Whirlpool Galaxy (Messier 51)

Messier 51 + NGC 5195
Messier 51 + NGC 5195: Galaxies M51 (below) and NGC 5195 (above); 500 mm Cassegrain 5800 mm f/11.4; SBIG STL11K; 150+30+30+30 min LRGB; Bernese Highlands; © 2005 Radek Chromik
Messier 51
Messier 51: Whirlpool Galaxy in Canes Venatici; Takahashi TOA 150/1100 APO-Refraktor f/7.27; TOA-67 Fieldflattener; Canon EOS 20Da; 40x5 min @ 800 ASA; Gurnigelpass, 1600 m AMSL; © 8. 3. 2008 Manuel Jung


The well-known Whirlpool Galaxy was discovered by Charles Messier on 13 October 1773 while observing the comet of the same year. He noted: «Very faint nebula, without stars. [...] It can only be seen with difficulty with an ordinary telescope of 3 1/2 feet [focal length]: near it is a star of the 8th magnitude. [...] It is double, each having a brilliant center, distant from each other by 4' 35". The two atmospheres are touching. One is weaker than the other.» [281]

The fascinating spiral shape was first noticed in 1845 by Lord Rosse in his huge 6-foot reflector in Paronstown, Ireland. Initially it was assumed that these spiral nebulae were new forming planetary systems, but this was refuted by Edwin Hubble in 1923. [4]

In Halton Arp's 1966 Atlas of Peculiar Galaxies, the two interacting galaxies can be found under Arp 85. He noted: «Faint plumes and extensions from companion.» [199]

Physical Properties

Measured distances from M 51 range from 6.2 Mpc to 8.4 Mpc (20 to 27 million light years). The small companion galaxy NGC 5195 is at the same distance, slightly behind.[145]

Revised+Historic NGC/IC, Version 22/9, © Dr. Wolfgang Steinicke [277]
NameRADecTypebMagvMagB-VSBDimPAzD(z)MDDreyer DescriptionIdentification, Remarks
NGC 519413 29 52.6+47 11 44Gx (Sbc) × 6.970.0015446.528.600!!!, Great Spiral nebM 51, UGC 8493, MCG 8-25-12, IRAS 13277+4727, KCPG 379A, CGCG 246-8, Arp 85, VV 1, VV 403, Whirlpool galaxy
NGC 519513 29 59.2+47 16 03Gx (SB0-a) × 4.6790.0015516.558.600B, pS, lE, vgbM, inv in M 51UGC 8494, MCG 8-25-14, CGCG 246-9, IRAS 13278+4731, KCPG 379B, Arp 85, VV 1, Whirlpool galaxy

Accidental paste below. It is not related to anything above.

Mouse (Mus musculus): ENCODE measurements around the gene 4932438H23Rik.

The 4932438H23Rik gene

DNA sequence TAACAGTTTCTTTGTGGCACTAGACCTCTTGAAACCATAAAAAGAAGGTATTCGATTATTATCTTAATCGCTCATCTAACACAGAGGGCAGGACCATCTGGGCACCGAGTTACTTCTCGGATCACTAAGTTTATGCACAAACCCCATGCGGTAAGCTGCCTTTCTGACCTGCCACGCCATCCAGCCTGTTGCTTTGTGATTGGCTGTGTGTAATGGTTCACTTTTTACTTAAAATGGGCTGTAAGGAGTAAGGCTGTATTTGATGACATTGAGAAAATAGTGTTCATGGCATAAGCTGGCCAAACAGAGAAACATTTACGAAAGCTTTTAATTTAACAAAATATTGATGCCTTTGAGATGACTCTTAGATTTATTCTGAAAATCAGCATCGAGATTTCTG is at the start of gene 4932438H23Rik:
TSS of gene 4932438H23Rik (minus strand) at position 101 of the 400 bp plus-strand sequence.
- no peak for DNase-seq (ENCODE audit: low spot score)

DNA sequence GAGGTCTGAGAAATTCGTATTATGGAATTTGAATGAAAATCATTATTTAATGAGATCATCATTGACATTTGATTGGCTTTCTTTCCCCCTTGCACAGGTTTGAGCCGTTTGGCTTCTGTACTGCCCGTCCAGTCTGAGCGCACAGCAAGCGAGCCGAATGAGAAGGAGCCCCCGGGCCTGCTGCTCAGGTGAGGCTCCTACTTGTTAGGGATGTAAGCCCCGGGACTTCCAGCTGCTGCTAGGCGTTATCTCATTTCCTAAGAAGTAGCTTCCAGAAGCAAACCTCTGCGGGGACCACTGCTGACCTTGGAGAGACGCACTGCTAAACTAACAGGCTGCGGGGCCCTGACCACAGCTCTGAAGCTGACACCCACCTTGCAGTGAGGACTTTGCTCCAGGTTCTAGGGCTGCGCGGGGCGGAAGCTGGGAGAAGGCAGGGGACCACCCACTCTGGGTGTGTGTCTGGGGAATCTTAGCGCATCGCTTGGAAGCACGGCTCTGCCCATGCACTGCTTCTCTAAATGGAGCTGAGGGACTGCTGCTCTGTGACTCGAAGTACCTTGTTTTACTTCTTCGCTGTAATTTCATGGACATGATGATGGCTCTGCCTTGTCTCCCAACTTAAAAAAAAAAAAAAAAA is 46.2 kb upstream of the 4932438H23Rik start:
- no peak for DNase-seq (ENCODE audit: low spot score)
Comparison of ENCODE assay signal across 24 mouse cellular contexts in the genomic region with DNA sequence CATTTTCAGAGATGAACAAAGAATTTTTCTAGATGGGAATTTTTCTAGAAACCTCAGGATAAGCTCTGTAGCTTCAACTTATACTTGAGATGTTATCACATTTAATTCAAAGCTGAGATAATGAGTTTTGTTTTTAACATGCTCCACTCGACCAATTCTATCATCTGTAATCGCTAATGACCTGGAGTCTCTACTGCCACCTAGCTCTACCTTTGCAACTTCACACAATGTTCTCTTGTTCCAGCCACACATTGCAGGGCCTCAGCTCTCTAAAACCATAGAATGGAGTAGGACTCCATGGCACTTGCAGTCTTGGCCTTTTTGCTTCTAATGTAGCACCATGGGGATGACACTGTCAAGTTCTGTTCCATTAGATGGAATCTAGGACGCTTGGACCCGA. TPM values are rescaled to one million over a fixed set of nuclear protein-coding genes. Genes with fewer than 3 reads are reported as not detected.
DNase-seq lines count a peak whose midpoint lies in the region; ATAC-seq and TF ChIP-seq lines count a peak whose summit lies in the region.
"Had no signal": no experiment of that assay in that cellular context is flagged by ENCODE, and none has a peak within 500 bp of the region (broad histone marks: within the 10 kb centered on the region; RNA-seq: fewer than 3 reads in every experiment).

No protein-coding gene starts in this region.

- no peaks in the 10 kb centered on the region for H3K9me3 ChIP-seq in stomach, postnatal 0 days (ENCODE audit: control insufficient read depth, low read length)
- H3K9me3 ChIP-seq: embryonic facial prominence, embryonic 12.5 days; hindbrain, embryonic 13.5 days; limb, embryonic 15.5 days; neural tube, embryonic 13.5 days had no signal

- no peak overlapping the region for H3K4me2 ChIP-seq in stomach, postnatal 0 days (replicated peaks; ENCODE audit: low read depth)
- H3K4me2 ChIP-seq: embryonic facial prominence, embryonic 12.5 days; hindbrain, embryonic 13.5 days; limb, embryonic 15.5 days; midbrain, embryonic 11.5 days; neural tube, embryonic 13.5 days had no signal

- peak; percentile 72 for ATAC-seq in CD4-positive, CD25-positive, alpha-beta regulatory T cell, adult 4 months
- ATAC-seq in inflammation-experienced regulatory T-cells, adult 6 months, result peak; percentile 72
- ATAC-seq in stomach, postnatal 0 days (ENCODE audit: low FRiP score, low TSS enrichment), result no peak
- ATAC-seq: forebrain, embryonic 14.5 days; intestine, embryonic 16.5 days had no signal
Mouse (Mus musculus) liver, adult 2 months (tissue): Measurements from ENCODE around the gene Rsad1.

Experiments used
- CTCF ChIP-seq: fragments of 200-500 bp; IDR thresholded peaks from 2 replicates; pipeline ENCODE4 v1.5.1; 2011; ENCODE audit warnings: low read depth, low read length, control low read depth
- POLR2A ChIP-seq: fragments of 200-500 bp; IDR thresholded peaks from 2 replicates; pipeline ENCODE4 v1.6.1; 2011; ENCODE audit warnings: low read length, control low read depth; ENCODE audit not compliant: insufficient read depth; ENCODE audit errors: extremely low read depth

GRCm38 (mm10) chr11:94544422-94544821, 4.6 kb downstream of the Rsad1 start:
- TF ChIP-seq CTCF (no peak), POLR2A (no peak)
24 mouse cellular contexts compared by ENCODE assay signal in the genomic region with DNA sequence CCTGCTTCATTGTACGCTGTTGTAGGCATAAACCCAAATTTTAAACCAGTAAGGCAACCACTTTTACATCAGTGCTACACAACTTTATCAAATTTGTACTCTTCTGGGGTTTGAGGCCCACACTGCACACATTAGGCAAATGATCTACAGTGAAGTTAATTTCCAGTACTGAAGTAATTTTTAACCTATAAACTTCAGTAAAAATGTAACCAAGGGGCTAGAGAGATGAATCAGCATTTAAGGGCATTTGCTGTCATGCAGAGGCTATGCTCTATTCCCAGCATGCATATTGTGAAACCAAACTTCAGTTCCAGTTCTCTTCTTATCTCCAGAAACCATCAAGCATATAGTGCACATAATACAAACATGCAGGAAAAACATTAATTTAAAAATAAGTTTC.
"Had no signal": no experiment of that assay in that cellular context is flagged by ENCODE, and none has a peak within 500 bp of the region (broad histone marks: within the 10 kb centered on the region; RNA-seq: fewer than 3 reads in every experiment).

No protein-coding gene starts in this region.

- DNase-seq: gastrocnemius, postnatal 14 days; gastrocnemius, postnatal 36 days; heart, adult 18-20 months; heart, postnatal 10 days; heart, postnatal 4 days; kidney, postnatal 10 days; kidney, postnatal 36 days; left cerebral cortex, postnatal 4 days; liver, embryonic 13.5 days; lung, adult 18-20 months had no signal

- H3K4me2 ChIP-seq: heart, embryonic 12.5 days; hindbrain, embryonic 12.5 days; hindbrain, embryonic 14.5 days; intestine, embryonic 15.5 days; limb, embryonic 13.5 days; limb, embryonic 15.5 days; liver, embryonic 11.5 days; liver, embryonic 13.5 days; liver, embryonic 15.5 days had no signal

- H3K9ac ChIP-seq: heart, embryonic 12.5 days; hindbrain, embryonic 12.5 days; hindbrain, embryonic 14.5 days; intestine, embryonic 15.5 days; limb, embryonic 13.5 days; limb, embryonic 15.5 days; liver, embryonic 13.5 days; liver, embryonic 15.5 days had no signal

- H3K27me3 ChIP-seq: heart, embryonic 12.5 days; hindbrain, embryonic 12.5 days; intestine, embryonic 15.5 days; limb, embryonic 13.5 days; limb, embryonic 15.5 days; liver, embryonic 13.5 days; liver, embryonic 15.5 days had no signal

Finder Chart

The Whirlpool galaxy is located in the constellation Canes Venatici, below and at right angles to the two rear tiller stars in the Big Dipper. The galaxies are best observed from February to July.

Finder Chart Whirlpool Galaxy (Messier 51)
Whirlpool Galaxy (Messier 51) in constellation Canes Venatici. Charts created using SkySafari 6 Pro and STScI Digitized Sky Survey. Limiting magnitudes: Constellation chart ~6.5 mag, DSS2 close-ups ~20 mag. [149, 160]

Visual Observation

M 51 + NGC 5195
M 51 + NGC 5195: Pencil drawing of M 51 with supernova SN 2005cs; 14" PWO-Dobson f/4.6, TV-Radian 8 mm, 200x, 0.3°, D: 6.5, L: ruhig; Honegg 1460 m; © 4. 7. 2005, 02:15 Eduard von Bergen

350 mm Aperture: The spiral arms are clearly visible in medium-sized amateur telescopes. Two arms spiral around the light and large core. One spiral arm connects M51 at least optically with the smaller galaxy NGC 5195. It seldom happens that a supernova in a galaxy flashes brightly enough. But it was time again that a star exploded completely and we can observe this from Earth. Though 30 million years later, that is how long it took for light from the galaxy M51 to reach us. The discovery of a supernova is one of the few ways in which amateur astronomers can make a name and contribute to science. This is what happened on 27 June 2005. The amateur astronomer Wolfgang Kloehr was the first to photograph or discover the supernova with relatively simple equipment, Meade 8 "Schmidt-Newton telescope on LXD-75 and deep-sky imager. — 14" PWO-Dobson, F:4.6 / TV-Radian 8mm, 200x, 0.3°, Eduard von Bergen

400 mm Aperture: The galaxy pair was at best viewing conditions near zenith. Spiral structure is impressive and was best visible with 11 mm Delite Eyepiece (163x). A must see when it is highest in the sky. — Taurus T400 f/4.5 Dobsonian, Glaubenberg Langis, 28 February 2022, Bernd Nies

M 51 + NGC 5195
M 51 + NGC 5195: EAA, more or less representing the visual impression; 30" SlipStream Dobson f/3.3 + MallinCam video camera; ca. 3s; Hasliberg; © 14. 3. 2012 Eduard von Bergen

762 mm Aperture: The visual impression can be reproduced with a MallinCam video camera and an integration time of around three seconds. A tracking 30 inch f/3.3 SlipStream Dobsonian was used. The resulting image comes very close to visual vision with a 13 mm Tele Vue Ethos eyepiece. — 14. 3. 2012, Eduard von Bergen

More Objects Nearby (±15°)